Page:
Your pitch is a movie trailer.

Have you watched the new Thor trailer? If not, you should. I’ll make it easy.

It’s incredible. It’s pacy, it’s fun, it covers quite a bit of ground and, most importantly, it doesn’t give away too much. The same is true of the new Star Wars teaser.

My overwhelming feeling at the end of both was ‘I want more’. I want to see what happens next. That’s the job of a perfect trailer — to beguile, entice, enthuse and excite. Not to spoil the whole bloody thing.

The same is true of every pitch that you do. Email, decks, LinkedIn messages (please don’t), demo days — they’re all teasers for your business. They should all be designed with one thing in mind — to make them want more. For companies looking for investment, partners or clients, the goal should usually be to get a meeting. In my experience, the single best way to do that is to be intriguing or interesting enough for me to want to learn more.

How do you do that? Some tips

Start fast, end big — get me into the ‘why’ of what you’re doing quickly. I don’t need endless exposition. Tell me why what you’re working on is interesting, why it’s a big problem and how you’re solving or going to solve it. People remember the first and last items in a series most clearly — so make sure you start strong and have something on your final slide to tie things together nicely — this can be traction, team or some x-factor piece of info that’s going to blow my mind.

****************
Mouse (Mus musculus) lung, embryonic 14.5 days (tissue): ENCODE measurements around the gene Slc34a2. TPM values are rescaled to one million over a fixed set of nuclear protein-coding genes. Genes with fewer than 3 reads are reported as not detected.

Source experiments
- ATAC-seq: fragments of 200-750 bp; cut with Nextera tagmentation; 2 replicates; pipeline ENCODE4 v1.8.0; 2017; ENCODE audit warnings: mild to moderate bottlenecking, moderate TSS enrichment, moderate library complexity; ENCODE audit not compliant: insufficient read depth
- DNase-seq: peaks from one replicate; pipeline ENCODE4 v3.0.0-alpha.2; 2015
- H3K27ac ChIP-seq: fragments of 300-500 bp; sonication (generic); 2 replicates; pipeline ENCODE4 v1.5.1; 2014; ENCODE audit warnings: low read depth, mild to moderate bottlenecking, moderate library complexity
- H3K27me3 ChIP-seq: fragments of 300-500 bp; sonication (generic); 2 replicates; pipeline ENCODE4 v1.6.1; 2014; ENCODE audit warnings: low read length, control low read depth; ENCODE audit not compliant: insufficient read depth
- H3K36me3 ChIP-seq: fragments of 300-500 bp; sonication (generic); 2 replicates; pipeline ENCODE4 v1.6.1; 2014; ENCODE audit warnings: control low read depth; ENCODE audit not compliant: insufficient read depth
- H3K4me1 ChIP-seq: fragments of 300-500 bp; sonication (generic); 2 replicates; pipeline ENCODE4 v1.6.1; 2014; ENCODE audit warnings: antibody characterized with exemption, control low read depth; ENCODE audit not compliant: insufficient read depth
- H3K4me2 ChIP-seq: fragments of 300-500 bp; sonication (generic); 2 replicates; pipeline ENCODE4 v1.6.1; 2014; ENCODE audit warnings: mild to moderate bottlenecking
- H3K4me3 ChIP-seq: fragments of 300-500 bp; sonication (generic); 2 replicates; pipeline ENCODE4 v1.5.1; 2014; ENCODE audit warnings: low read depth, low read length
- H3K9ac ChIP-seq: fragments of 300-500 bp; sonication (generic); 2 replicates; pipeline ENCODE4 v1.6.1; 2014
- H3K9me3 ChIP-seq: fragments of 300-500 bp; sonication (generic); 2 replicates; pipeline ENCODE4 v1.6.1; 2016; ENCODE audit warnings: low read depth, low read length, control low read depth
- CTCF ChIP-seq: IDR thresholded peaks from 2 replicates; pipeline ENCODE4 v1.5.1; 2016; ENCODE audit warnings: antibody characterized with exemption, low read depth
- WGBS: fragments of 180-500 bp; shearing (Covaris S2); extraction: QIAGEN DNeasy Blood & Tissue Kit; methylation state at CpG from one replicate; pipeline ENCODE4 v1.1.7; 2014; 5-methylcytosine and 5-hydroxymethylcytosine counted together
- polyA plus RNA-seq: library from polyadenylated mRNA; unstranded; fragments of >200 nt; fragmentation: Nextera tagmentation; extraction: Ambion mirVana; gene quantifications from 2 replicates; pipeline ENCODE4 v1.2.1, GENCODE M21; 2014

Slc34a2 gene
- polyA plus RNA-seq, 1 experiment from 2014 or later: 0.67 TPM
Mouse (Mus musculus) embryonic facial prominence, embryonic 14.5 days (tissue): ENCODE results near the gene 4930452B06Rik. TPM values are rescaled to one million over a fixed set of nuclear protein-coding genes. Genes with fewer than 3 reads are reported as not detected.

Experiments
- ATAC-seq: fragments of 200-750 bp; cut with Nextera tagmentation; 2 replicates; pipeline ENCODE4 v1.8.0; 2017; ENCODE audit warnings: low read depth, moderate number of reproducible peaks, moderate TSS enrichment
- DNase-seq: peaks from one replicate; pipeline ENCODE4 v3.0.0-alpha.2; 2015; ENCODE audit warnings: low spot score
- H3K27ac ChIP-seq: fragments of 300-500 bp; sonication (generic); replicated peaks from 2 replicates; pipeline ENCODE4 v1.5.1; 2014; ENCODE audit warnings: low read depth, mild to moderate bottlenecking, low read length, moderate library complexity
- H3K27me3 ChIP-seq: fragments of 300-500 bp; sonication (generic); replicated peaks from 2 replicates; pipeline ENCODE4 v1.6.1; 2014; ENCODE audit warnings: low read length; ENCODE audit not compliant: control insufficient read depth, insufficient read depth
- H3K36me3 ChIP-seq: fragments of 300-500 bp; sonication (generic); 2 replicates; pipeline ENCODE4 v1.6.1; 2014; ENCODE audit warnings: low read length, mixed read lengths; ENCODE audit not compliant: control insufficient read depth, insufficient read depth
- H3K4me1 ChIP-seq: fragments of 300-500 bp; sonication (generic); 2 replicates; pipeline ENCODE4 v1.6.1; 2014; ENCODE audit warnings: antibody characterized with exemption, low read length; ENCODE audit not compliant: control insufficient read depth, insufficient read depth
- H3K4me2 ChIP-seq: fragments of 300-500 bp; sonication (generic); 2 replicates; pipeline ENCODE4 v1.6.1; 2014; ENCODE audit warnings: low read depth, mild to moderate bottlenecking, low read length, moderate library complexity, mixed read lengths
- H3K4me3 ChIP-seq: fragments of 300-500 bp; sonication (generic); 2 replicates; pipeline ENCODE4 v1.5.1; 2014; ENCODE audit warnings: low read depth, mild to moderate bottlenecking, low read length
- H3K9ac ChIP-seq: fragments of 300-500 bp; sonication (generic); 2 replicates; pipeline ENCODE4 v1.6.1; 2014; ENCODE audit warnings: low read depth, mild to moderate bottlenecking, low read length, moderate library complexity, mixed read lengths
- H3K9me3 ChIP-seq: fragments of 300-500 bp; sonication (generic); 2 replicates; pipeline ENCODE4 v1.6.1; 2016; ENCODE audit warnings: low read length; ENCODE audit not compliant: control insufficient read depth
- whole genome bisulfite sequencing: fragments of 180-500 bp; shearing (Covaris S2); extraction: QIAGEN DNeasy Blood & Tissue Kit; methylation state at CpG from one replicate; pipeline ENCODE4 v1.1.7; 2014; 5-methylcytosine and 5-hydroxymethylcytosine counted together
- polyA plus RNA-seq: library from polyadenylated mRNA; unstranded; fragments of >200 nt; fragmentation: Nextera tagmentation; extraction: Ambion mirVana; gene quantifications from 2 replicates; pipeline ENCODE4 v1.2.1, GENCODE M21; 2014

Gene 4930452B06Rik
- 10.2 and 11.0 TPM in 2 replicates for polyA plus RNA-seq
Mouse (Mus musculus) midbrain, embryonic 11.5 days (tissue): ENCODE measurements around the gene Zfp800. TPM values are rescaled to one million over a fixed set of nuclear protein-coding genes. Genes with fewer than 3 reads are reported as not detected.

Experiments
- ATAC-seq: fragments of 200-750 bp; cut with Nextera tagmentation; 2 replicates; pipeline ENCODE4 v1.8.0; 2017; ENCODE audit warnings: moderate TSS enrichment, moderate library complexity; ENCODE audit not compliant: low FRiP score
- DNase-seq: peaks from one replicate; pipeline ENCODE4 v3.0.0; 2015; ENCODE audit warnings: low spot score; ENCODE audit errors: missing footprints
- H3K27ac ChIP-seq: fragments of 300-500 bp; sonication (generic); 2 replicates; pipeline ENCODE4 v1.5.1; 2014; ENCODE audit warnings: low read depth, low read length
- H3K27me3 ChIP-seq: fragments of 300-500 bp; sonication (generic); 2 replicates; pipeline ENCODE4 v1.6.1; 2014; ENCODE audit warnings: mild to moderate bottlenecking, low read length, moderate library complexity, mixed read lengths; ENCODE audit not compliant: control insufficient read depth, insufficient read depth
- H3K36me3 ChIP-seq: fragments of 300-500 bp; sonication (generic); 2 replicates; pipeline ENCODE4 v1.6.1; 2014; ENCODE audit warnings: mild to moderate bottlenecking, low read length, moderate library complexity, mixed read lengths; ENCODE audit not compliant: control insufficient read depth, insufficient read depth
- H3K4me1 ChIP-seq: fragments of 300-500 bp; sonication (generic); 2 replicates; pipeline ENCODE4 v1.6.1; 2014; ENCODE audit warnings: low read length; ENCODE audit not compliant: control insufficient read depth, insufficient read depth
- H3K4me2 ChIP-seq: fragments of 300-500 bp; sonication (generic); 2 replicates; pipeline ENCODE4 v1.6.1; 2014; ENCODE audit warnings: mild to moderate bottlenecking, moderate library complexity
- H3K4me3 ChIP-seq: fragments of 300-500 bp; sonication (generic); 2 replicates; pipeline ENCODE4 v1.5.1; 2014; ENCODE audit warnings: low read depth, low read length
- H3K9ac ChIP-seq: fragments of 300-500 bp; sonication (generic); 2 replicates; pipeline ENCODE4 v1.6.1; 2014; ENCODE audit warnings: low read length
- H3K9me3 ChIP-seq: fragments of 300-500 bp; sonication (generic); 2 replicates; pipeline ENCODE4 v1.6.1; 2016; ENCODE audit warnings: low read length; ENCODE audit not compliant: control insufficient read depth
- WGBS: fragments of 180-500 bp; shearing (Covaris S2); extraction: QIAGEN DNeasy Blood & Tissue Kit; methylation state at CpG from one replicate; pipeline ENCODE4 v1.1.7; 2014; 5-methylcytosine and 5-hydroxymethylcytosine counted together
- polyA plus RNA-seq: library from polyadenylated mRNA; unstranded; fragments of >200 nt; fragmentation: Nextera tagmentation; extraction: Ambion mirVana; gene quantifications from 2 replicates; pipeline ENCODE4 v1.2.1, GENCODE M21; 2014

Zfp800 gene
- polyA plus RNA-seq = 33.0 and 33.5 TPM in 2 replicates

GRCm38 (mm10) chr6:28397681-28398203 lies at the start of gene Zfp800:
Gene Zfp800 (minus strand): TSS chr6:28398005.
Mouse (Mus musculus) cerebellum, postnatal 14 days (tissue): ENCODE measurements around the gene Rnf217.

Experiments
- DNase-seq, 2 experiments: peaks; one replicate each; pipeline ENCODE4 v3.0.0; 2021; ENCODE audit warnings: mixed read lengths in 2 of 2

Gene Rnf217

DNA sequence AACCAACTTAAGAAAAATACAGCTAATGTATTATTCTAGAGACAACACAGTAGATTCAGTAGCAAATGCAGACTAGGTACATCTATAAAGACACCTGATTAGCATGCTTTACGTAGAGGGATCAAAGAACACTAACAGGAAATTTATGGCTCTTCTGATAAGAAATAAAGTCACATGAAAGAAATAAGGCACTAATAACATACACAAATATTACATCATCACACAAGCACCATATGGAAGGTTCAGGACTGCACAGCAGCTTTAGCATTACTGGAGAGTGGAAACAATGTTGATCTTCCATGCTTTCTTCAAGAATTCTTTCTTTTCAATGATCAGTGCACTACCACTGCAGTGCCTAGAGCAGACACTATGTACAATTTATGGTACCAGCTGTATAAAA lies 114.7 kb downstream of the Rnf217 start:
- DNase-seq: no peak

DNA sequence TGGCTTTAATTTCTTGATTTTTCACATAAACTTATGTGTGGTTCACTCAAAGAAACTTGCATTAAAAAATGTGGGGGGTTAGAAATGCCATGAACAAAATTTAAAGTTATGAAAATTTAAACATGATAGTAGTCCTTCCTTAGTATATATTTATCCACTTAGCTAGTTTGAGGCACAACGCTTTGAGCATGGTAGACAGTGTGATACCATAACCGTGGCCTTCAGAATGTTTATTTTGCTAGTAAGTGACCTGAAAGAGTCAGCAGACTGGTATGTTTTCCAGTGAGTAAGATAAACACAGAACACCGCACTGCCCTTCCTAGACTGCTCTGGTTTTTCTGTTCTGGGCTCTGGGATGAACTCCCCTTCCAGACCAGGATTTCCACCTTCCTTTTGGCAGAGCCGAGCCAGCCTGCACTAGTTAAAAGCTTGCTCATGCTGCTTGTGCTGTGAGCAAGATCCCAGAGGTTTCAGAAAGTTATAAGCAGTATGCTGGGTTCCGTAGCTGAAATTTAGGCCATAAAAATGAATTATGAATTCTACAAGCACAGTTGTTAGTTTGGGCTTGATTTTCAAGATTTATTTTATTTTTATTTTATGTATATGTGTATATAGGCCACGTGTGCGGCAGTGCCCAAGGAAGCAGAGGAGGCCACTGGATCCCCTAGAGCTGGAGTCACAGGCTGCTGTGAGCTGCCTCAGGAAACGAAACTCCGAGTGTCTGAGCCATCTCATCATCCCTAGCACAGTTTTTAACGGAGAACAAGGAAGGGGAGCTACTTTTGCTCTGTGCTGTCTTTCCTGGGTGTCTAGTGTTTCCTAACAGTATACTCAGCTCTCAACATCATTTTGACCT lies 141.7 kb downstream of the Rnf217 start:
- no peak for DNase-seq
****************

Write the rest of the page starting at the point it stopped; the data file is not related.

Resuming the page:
Make it exciting — this follows naturally from the last point. For me to be interested in what you’re pitching, you have to tell me something interesting. Why this idea? Why this team? What’s your unfair advantage? What’s the amazing traction you have to date? Who loves you? Who are you better than? Why? I’m not going to be interested in seeing a movie whose trailer looks like two minutes of paint drying. Even if your company is doing something that’s ostensibly dull, there are ways to bring it to life and make it interesting.

Be brutally efficient — I want a teaser of what you’re doing and why it’s interesting, not chapter and verse. Terrible trailers spoil the ending. Terrible pitches give people umpteen chances to say no. 10 or 15 slides — not 40 or 50. Hardly any text on each page — spend time copy editing, and get help with this. Think of the famous Blaise Pascal (or Mark Twain — depending on who you believe) quote:

“I’m sorry I wrote you such a long letter; I didn’t have time to write a short one.”

Make it visual — show, don’t tell. Imagine The Last Jedi trailer was just a 2'30 minute version of the opening crawl. It would have made endless analysis on reddit a littler more difficult. Let me see what your product does or looks like (or what you hope it will do/look like). This is really, really important. My colleague Alex wrote a brilliant piece on the importance of the product demo a while back. Take the time to read it.

What’s your nut graph — what’s the defining moment in your pitch? What’s the bit you want to stick in my head? It can be a stat, a one line description of what you’re doing or some tidbit of info about why you and your team area amazing. When you send pitches to investors, they’ll frequently talk about the best ones with their peers — so what is it you want me to remember about your company. This should really only be one thing — so make it count. Good luck!

There are some great example decks to get you started here. If you’re working on something interesting and you think you have a killer presentation you’d like to share, I’m pretty easy to find as well — feel free to share it with me and I’ll do my best to give you honest feedback.